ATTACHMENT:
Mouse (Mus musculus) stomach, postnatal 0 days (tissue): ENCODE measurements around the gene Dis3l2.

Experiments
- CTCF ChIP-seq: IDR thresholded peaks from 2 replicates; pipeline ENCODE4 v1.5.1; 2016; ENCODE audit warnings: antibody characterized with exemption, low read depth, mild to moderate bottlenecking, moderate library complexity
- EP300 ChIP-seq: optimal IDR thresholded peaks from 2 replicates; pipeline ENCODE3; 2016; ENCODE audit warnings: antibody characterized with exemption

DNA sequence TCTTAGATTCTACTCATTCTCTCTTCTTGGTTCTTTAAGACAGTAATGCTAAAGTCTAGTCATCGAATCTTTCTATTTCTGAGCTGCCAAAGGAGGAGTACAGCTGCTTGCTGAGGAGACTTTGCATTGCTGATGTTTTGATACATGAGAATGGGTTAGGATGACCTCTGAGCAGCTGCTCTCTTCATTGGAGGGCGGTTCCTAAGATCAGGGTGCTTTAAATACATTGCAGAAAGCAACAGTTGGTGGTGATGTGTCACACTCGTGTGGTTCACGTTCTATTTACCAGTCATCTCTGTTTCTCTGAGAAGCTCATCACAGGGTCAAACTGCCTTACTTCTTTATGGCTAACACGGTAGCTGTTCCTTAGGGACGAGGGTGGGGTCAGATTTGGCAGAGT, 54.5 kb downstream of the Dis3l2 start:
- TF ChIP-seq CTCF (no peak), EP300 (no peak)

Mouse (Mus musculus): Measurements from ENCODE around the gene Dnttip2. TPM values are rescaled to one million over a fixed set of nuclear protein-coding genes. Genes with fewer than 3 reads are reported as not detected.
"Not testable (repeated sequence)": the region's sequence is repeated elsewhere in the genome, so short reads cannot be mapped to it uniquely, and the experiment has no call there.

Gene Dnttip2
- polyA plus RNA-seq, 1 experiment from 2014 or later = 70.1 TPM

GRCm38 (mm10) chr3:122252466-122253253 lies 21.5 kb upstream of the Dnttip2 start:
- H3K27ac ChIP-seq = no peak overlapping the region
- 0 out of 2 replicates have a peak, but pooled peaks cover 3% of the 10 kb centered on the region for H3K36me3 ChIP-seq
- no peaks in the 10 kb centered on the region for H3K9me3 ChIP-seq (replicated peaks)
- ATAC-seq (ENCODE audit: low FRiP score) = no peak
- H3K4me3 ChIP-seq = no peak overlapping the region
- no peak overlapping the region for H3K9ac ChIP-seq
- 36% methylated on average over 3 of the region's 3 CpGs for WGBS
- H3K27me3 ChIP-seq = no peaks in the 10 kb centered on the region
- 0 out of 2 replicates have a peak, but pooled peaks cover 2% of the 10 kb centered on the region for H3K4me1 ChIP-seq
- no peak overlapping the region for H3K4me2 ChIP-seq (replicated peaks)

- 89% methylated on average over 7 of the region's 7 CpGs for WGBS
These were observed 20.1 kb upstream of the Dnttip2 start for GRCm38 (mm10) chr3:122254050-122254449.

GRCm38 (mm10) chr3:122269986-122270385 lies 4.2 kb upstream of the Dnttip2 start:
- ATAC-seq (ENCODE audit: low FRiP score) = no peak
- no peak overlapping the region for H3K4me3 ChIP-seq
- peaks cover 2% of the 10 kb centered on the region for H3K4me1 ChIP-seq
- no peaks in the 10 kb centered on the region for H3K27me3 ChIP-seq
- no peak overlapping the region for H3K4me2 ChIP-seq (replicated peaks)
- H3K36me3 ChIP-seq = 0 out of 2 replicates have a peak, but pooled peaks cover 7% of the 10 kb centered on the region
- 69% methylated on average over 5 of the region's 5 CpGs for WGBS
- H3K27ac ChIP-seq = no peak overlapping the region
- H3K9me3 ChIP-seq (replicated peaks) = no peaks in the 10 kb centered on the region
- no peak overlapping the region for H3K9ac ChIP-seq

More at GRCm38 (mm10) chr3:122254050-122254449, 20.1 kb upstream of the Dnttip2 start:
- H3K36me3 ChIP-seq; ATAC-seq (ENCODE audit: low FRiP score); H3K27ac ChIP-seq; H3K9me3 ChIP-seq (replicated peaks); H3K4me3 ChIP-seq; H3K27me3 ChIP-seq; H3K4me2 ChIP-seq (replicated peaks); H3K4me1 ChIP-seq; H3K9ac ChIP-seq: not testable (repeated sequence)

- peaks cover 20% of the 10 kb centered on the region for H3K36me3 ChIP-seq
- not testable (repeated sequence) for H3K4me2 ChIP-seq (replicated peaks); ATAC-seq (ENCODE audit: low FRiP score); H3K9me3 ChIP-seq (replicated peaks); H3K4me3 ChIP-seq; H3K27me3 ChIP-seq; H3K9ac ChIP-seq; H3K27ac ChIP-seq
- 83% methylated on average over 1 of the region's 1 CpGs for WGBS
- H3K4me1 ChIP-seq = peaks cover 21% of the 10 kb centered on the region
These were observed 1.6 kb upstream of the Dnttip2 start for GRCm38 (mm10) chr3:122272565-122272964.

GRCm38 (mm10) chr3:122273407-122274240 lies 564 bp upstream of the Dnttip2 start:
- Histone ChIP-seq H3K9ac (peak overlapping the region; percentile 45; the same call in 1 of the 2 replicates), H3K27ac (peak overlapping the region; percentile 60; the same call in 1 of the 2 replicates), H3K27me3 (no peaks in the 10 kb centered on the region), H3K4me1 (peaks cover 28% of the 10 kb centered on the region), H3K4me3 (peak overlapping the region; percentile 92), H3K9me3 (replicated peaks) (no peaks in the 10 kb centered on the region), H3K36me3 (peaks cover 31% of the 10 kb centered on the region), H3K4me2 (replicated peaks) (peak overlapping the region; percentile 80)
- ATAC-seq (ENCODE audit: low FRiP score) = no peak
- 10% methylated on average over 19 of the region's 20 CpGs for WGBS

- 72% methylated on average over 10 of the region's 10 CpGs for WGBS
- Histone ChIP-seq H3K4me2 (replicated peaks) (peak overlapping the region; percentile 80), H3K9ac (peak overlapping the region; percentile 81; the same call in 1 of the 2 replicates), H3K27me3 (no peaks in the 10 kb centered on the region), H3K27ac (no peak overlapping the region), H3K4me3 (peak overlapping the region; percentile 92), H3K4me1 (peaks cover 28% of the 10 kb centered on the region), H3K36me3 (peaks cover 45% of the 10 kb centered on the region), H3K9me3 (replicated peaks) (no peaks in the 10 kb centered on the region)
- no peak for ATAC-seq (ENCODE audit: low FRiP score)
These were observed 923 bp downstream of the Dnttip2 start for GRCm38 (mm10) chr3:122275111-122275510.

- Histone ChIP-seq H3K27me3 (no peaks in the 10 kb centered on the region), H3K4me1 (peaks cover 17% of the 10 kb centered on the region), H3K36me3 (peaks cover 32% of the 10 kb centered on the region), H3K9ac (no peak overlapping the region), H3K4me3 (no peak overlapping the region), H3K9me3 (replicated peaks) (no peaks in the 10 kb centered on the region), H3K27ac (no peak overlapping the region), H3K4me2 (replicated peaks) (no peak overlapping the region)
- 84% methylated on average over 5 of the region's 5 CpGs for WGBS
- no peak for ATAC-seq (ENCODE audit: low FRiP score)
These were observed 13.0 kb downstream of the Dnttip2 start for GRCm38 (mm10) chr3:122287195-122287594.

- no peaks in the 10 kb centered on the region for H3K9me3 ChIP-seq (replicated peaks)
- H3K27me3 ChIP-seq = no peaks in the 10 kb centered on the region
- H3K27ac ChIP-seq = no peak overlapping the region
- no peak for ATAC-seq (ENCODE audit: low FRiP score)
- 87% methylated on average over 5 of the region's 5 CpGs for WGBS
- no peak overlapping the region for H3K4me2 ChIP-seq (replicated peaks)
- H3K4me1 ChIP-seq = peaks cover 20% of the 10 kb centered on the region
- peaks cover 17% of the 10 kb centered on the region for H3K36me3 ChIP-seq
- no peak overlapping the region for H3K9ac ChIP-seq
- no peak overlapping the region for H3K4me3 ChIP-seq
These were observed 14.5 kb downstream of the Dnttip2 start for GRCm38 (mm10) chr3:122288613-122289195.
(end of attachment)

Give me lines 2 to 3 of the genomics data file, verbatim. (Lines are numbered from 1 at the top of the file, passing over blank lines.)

Experiments
- CTCF ChIP-seq: IDR thresholded peaks from 2 replicates; pipeline ENCODE4 v1.5.1; 2016; ENCODE audit warnings: antibody characterized with exemption, low read depth, mild to moderate bottlenecking, moderate library complexity